Importance: Small fiber neuropathy (SFN) is an important feature of transthyretin familial amyloid polyneuropathy (TTR-FAP). A practical and objective method for the clinical evaluation of SFN is needed to improve the management of this disease. In vivo confocal microscopy (IVCM) of the corneal nerves, a rapid noninvasive technique, may be used as a surrogate marker of SFN.
Objective: To determine the correlation of SFN with IVCM in patients with TTR-FAP.
Design, setting, and participants: A prospective, single-center, cross-sectional controlled study was conducted at the French National Reference Center for TTR-FAP from June 1, 2013, to June 30, 2014. Fifteen patients with TTR-FAP underwent a complete neurologic examination, including Neuropathy Impairment Score of the Lower Limbs, hand grip strength, and evaluation of vegetative dysfunction, as well as electrophysiologic studies (nerve conduction and electrochemical skin conductance) and intraepidermal nerve fiber density quantification. Patients and 15 controls (matched for age and sex) underwent ophthalmologic assessments, including corneal esthesiometry and IVCM.
Main outcomes and measures: Correlation of corneal nerve fiber length (CNFL) with the severity of SFN.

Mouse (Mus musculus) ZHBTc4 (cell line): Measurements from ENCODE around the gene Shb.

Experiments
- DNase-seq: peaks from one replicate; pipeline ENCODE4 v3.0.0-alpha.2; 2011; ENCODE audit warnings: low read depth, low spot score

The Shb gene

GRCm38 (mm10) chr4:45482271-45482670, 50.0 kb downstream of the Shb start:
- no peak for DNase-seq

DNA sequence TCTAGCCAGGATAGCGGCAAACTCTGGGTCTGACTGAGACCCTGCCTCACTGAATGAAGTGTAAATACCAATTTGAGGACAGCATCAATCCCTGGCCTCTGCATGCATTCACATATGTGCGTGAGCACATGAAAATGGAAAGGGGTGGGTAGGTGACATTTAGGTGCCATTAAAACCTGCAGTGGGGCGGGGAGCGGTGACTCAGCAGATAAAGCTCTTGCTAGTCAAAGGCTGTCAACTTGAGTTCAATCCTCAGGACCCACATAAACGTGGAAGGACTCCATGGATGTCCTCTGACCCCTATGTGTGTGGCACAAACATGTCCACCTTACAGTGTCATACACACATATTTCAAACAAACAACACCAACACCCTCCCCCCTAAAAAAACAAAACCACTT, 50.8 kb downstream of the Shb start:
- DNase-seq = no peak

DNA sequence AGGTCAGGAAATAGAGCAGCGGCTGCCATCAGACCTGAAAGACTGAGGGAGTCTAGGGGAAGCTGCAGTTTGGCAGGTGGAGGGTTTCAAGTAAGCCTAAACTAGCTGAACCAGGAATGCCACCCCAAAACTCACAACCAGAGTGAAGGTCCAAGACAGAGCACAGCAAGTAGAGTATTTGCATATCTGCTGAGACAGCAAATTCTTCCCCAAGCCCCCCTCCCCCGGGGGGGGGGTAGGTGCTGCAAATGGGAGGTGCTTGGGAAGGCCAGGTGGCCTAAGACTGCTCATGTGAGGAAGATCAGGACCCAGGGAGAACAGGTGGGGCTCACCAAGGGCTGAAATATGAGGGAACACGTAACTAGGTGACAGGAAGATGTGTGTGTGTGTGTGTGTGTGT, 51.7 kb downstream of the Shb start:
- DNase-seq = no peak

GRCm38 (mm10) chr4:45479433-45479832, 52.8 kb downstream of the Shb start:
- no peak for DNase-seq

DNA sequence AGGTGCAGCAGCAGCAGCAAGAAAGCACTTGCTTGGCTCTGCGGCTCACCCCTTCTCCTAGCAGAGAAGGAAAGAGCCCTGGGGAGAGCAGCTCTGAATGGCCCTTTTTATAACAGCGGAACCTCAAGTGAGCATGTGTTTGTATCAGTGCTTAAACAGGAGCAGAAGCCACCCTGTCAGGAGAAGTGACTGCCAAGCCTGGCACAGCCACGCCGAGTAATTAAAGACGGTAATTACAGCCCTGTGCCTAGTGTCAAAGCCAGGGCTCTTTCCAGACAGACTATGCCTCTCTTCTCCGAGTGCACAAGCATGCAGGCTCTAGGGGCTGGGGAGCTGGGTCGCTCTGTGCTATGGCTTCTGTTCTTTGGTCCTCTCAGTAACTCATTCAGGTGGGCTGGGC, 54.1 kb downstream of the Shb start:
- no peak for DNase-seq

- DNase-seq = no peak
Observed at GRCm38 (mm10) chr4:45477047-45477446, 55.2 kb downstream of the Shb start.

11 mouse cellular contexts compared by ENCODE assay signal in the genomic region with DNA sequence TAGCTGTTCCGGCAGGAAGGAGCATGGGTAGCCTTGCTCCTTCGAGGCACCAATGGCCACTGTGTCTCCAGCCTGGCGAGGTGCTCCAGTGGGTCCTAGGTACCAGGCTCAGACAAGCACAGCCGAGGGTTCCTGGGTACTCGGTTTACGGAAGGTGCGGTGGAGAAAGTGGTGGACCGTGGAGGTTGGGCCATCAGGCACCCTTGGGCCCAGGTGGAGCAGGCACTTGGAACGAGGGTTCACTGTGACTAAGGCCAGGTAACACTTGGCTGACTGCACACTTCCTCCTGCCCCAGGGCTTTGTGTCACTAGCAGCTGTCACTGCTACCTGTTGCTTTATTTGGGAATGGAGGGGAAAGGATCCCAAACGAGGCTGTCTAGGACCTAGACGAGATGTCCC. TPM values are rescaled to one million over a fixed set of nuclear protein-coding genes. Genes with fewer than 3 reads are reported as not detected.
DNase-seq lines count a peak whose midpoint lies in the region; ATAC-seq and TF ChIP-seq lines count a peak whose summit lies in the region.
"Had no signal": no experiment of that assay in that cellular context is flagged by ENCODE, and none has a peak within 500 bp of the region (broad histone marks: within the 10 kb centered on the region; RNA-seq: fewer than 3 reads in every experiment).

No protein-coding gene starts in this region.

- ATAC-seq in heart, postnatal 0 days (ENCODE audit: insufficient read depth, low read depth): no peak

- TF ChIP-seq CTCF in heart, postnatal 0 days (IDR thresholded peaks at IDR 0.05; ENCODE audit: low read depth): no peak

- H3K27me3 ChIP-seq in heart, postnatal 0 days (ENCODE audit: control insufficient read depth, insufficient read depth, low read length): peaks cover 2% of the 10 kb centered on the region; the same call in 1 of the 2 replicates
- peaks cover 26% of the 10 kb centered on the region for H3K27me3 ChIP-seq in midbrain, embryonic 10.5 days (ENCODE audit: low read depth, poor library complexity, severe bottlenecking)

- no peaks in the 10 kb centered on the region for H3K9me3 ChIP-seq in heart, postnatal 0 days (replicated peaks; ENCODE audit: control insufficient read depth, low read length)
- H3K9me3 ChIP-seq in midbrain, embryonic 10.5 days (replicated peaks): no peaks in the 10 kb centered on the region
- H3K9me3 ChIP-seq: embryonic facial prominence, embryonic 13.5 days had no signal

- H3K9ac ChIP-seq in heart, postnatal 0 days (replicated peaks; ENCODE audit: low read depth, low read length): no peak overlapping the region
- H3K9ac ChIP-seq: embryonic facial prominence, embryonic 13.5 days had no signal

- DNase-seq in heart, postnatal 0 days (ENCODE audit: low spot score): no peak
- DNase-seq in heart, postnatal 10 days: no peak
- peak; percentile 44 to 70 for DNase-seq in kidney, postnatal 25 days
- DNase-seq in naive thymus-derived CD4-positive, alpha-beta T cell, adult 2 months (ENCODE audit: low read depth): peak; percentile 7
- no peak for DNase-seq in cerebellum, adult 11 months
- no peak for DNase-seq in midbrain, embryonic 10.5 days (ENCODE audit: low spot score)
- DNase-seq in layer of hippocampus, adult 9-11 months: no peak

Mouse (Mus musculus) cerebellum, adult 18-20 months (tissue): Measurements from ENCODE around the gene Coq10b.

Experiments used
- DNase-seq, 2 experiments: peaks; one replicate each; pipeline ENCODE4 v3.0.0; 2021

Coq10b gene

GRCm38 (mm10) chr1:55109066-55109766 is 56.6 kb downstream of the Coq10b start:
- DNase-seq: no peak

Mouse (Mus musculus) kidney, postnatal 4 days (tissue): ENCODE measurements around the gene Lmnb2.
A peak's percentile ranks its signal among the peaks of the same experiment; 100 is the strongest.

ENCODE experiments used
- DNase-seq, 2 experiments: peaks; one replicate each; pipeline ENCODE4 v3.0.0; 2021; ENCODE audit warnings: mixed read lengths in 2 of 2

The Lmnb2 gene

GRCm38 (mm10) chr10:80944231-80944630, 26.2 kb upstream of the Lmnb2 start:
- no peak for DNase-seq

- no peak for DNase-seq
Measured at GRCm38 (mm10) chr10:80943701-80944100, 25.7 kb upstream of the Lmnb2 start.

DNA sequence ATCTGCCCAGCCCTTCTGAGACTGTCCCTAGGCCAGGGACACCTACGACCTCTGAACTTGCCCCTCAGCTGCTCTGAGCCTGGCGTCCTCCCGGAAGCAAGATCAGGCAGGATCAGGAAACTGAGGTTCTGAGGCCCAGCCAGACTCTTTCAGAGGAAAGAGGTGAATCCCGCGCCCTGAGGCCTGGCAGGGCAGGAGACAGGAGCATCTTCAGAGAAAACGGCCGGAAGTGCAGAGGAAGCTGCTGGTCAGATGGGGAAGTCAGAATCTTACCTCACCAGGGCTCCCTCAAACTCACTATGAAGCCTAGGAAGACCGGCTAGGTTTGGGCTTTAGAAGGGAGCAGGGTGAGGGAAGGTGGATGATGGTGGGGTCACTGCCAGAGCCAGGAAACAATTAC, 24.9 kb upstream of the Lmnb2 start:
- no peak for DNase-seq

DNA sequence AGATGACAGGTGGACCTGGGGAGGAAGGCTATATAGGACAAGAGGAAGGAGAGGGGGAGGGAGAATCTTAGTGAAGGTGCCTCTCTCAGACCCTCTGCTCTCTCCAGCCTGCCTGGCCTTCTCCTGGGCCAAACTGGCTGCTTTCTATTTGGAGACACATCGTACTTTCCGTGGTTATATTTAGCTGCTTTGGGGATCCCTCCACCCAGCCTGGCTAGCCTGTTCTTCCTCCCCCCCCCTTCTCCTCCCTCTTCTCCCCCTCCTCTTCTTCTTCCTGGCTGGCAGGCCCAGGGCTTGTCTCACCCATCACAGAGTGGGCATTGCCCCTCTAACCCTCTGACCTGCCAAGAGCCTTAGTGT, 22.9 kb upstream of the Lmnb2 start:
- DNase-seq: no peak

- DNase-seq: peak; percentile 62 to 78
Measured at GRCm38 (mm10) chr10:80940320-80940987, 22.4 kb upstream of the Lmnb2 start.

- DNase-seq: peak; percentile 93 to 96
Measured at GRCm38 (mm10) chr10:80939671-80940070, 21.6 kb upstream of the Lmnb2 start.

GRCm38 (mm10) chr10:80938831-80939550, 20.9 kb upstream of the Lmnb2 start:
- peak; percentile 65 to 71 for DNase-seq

Results: Of the 15 patients enrolled in the study, 6 were women (40%); mean (SD) age was 54.4 [13.7] years. The CNFL was shorter in the patients than in controls (13.08 vs 17.57 mm/mm2; difference of 4.49 [95% CI, 0.72 to 8.27]; P = .02). The patients' CNFL correlated with the severity of both autonomic neuropathy assessed by the Compound Autonomic Dysfunction Test (rs = 0.66 [95% CI, 0.22 to 0.87]; P = .008) or electrochemical skin conductance (rs = 0.80 [95% CI, 0.50 to 0.93]; P < .001) and sensorimotor neuropathy assessed using the Neuropathy Impairment Score of the Lower Limbs (rs = -0.58 [95% CI, -0.84 to -0.11]; P = .02). Patients with altered sensory nerve action potentials and intraepidermal nerve fiber density had a shorter CNFL (P = .04 and P = .02, respectively). The CNFL could be measured in all patients compared with sensory nerve action potentials (11 patients [73%; 95% CI, 44% to 92%]; P < .001) and intraepidermal nerve fiber density (4 patients [27%; 95% CI, 8% to 55%]; P < .001).
Conclusions and relevance: In these 15 patients with TTR-FAP, IVCM measurement permitted rapid, noninvasive evaluation of small-fiber alterations in patients and could be used to assess SFN in this setting. The CNFL could be measured in all patients, thus avoiding the floor effect seen with other neuropathy measures. Longitudinal studies with more cases evaluated are needed to define the place of IVCM in monitoring patients with TTR-FAP.